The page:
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2013 History Maker Willie Mays

Every year, the San Mateo County Historical Association hosts a History Makers Dinner that highlights an individual and/or family of San Mateo County who has made significant contributions to California history and beyond.

Most know about Willie Mays’ incredible baseball legacy, but few know about his activities as a concerned citizen of San Mateo County. His Say Hey Foundation is dedicated to fulfilling his dream of giving every child a chance, by offering underprivileged youth positive opportunities and safer communities.
The foundation has assisted schools, homeless programs, little league teams, college baseball teams, scholarship programs, diabetes disease research, children’s hospitals, churches, violence prevention programs, police and fire departments and boys and girls clubs across the nation. Moreover, he volunteers his time liberally to the San Mateo County Sheriff’s Department, visiting and inspiring prisoners within the jail.

Willie Mays was born in Westfield, Alabama, May 6, 1931. His father worked in a steel mill and played semi-pro baseball. His mother had been a high school track and basketball star. Almost from the time he could walk, his family encouraged his athletic abilities. He attended games with his father, sitting in the dugout and serving as batboy for the steel mill team. By the time he was 14, he was playing semi-pro baseball. He quickly established himself in the game and was recruited to play with the Birmingham Black Barons in the Negro League. He completed high school while playing professional baseball on weekends and the summer months. In May 1951, when he was 20 years old, he became the starting center fielder for the New York Giants and was later named “Rookie of the Year.” Mays’ major league career was interrupted in 1952 when he was drafted into the U.S. Army. His return to baseball in 1954 was extraordinary. He led the league with a batting average of .345, hit 41 home runs, won the Most Valuable Player Award, and led the team to the World Series. In 1958 the New York Giants moved to San Francisco where Willie continued to astound fans as he flourished at Candlestick Park. In San Francisco, he played in his third World Series and was named captain of the team. After a successful and exciting career in San Francisco, where he played from 1958 to 1972, Willie Mays returned to New York to join the Mets. He retired in 1973.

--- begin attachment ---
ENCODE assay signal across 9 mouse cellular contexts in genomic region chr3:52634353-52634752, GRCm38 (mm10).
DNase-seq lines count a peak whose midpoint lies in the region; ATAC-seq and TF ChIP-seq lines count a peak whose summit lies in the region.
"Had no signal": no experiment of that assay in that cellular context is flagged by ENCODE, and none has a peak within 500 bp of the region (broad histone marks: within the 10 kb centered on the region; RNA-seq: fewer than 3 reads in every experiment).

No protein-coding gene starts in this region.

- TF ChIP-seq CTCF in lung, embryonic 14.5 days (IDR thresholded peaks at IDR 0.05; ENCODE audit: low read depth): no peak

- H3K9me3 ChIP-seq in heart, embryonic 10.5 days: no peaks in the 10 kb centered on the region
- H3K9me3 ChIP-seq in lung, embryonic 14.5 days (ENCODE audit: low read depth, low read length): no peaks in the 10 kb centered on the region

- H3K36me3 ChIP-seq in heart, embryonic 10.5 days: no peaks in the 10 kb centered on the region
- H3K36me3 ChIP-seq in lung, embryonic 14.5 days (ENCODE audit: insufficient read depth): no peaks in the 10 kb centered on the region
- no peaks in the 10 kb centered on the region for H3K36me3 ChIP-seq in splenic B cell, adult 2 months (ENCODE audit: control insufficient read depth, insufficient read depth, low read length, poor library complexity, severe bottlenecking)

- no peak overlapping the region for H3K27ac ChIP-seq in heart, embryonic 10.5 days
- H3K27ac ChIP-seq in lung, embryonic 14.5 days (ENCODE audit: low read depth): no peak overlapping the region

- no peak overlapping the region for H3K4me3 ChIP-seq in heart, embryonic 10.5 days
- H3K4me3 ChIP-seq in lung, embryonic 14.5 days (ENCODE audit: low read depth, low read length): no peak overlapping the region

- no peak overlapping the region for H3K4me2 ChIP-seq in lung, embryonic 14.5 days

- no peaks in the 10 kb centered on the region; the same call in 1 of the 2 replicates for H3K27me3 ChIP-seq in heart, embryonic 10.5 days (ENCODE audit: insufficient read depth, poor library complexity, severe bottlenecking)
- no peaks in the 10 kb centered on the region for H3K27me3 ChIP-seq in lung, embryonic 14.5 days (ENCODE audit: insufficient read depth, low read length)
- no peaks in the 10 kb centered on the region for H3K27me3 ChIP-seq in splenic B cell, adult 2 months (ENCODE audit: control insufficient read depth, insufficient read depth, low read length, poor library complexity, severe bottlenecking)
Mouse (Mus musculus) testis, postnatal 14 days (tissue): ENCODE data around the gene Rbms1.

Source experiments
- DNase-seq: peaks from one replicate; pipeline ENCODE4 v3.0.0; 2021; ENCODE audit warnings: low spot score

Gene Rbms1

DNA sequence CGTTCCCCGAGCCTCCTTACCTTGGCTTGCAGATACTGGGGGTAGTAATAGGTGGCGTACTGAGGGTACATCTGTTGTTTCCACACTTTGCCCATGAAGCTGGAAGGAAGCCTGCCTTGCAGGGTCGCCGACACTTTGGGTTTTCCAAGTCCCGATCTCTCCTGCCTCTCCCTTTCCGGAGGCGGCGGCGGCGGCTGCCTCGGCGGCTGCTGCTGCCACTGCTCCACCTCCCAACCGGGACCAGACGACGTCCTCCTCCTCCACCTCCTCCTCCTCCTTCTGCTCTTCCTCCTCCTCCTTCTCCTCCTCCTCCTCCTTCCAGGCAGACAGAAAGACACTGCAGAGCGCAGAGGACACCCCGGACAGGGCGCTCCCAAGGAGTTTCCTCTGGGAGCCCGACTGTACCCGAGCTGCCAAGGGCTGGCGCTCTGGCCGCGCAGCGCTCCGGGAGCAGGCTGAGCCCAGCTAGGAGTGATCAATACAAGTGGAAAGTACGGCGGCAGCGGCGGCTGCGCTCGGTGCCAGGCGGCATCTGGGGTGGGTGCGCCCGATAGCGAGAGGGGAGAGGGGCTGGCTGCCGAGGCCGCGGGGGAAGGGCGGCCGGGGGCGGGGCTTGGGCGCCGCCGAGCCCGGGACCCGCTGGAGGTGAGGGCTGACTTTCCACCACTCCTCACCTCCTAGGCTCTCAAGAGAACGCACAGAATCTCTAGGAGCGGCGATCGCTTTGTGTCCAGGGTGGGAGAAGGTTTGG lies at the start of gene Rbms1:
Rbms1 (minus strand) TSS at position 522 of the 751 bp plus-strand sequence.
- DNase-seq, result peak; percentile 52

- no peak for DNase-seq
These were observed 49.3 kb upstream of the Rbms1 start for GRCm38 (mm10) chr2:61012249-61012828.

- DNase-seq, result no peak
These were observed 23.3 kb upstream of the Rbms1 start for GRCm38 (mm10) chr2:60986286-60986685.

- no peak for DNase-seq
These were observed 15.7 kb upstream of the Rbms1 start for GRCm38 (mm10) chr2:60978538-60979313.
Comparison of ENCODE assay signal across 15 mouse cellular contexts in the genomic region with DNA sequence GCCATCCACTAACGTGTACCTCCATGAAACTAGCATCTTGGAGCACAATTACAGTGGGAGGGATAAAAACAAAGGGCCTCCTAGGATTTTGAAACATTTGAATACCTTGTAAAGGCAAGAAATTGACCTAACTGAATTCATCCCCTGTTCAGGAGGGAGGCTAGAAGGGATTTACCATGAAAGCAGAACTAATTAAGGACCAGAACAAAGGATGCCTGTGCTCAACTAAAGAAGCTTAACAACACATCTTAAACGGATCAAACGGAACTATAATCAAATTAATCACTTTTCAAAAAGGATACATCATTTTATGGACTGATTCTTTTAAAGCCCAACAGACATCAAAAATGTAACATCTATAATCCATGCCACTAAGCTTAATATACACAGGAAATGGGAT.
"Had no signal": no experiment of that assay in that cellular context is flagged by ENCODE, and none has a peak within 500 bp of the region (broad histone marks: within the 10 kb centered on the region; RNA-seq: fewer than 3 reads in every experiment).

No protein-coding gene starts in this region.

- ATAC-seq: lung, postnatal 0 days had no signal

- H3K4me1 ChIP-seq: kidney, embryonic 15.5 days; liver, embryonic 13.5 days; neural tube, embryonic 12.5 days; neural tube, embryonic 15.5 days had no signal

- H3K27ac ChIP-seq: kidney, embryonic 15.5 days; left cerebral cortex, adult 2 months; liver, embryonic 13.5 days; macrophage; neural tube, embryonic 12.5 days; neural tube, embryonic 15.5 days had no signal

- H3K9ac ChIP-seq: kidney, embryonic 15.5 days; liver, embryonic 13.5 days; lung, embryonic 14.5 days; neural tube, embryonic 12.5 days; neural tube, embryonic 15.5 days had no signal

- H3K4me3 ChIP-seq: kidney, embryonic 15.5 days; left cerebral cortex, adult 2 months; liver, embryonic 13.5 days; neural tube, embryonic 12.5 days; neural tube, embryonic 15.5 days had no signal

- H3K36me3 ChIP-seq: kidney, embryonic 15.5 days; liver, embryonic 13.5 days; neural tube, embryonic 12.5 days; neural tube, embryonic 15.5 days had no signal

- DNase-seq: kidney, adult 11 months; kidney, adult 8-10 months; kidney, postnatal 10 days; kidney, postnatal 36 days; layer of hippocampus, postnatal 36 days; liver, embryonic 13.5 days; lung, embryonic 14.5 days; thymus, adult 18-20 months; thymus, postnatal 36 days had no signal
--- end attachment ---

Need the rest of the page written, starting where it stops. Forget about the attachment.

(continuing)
Willie Mays is considered to be one of the greatest baseball players ever. During his 22 season career, “The Say Hey Kid” set a new standard for all-around excellence and versatility. He was named Most Valuable Player twice, 11 years apart. He holds the all-time record for putouts by an outfielder with a career total of 7,095. He had 3,283 hits, 12 Gold Gloves and appeared in 24 All-Star games. His career batting average was .302. For eight consecutive years, he drove in more than 100 runs a season. He was inducted into the Hall of Fame in 1979; the first year of eligibility.
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